During this period the Oppenheimer family held their share of CCC in a vehicle known as Irene Securities. Margaret Hodge, then Margaret Watson, held over 6% of the shares throughout the period that CCC was working in apartheid South Africa.

“This culture of unaccountability in the relations between South Africa and Britain must come to an end. It is time that the British Labour party, its leader Jeremy Corbyn and her electorate hold Hodge accountable for knowingly profiteering at such great human cost. Hodge has clothed herself in the claim that she has dedicated her life to fighting racism – that her very “being” was anti-racist, as she said in March 2019. The facts suggest otherwise.”

Open Secrets

There can be little to no claim of ignorance on the part of those involved with CCC, the Anti-Apartheid Movement being in full swing throughout the 1970s and 1980s and the brutality and racism of the South African state being international public knowledge.

The British Boycott Movement had been founded as far back as 1959 following a meeting of South African exiles and their supporters in London and quickly attracted widespread support amongst students, trade unionists, liberals, communists and the Labour Party. After the Sharpeville massacre, the movement was renamed the “Anti-Apartheid Movement” and moved its focus beyond an economic boycott into campaigning for the international isolation of the apartheid state and keeping the actions of South Africa at the forefront of the international political debate.

In November of 1962, the United Nations passed Resolution 1761 which called for the imposition of economic sanctions on South Africa and in 1965 the Anti-Apartheid Movement played a key role in initiating the academic boycott of South Africa. In 1977 the UN strengthened their condemnation of the country by initiating an arms embargo.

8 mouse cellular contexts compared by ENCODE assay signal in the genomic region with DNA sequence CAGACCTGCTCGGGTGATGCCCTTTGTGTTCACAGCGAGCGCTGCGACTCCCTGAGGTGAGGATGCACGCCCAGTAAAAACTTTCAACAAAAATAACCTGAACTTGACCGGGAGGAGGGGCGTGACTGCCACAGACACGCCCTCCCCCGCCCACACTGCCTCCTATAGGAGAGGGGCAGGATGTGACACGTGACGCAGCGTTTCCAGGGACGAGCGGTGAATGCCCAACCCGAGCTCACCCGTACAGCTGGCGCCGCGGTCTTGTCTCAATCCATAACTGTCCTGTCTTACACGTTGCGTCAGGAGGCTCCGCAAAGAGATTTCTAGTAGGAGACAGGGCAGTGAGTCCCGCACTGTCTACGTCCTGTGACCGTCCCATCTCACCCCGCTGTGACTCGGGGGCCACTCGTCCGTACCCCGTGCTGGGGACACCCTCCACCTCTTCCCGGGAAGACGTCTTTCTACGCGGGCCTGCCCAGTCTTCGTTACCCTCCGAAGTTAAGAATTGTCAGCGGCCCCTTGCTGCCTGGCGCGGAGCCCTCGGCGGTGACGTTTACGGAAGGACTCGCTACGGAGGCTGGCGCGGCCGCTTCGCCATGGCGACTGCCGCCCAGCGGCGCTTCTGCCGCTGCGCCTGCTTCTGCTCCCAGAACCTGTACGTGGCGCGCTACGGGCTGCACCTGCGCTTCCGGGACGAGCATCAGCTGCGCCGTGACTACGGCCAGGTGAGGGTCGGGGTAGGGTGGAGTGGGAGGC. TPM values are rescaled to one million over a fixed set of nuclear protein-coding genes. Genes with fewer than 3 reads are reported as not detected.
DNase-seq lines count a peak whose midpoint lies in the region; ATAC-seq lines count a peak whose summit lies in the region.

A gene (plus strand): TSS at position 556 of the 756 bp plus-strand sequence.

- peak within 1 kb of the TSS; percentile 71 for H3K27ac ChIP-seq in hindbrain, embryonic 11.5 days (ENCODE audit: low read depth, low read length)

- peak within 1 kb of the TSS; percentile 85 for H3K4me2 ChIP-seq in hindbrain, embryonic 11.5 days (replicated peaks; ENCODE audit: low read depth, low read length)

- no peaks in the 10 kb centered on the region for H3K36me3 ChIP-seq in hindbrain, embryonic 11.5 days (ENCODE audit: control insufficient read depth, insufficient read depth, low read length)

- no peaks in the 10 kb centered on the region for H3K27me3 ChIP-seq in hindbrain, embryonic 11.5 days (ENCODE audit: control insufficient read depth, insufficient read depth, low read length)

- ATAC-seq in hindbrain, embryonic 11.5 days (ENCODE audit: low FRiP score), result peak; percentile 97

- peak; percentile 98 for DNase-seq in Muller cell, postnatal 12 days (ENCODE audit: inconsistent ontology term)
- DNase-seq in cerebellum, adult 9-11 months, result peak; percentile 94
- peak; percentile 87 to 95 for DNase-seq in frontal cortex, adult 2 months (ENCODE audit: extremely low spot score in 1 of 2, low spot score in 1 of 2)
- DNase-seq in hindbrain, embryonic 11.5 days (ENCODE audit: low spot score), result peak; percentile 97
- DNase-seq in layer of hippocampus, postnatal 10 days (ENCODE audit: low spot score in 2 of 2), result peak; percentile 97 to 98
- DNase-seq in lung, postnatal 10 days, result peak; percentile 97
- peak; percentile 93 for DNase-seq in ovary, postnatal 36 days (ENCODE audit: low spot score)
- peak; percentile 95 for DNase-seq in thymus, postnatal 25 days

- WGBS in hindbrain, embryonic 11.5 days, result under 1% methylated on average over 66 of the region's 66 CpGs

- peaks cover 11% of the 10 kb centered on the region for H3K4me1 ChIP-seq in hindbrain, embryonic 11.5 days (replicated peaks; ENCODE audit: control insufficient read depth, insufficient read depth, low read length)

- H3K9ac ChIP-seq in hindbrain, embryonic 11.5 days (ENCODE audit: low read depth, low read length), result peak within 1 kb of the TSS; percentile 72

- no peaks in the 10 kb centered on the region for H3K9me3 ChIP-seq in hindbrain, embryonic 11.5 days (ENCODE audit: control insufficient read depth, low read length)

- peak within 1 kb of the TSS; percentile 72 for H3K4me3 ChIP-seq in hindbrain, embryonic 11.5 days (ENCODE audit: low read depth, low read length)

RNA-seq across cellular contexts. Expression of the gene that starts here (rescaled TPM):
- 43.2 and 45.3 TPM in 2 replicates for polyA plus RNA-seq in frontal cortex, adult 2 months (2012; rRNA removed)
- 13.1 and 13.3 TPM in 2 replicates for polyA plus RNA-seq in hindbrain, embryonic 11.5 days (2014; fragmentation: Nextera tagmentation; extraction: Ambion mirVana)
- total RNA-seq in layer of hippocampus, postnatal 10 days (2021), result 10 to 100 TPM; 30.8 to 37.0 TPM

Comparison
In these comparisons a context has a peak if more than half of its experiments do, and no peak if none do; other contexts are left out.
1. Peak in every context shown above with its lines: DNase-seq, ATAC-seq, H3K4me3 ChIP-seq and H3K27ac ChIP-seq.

The calls from international bodies, students, unions and Labour activists was quite clear in the message that trade with South Africa was completely unacceptable as were the policies of apartheid.

Despite the success and prominence of the Anti-Apartheid Movement and the programme of boycotts, the South African regime remained strong, thanks in part to the continued dealings of big business who were able to withstand the negative press from their involvement with the country for want of making easy money. As such, Coutinho, Caro & Co had not gone unnoticed over their involvement with the country, being quite open and public about their dealings. In 1988, the Anti-Apartheid Movement particularly included CCC in their call for the complete withdrawal of all foreign firms from South Africa and Namibia, highlighting “the particular role which foreign investment plays in supporting the apartheid system”.

When contacted for comment by Open Secrets, Hodge admitted that she was aware of the family deals with the apartheid state, her spokesperson Alex Conneely Hughes claiming that the former cabinet minister had protested the fact to her father in 1973 in the form of a letter. Hodge further claimed that all profits she received from the South African business were donated to charity for a period between 1973 and 1994.

Hodge failed to provide a copy of the letter when requested to do so and claims to “not to have any recollection” of which actual charities benefited from her donations for 21 years. Her spokesperson further stated that they couldn’t say how exactly Hodge would have calculated what portion of her dividends were profits from CCC’s dealings with apartheid South Africa.

Main image: Rt Hon Margaret Hodge MP speaking on “Accountability in today’s public services” | Policy Exchange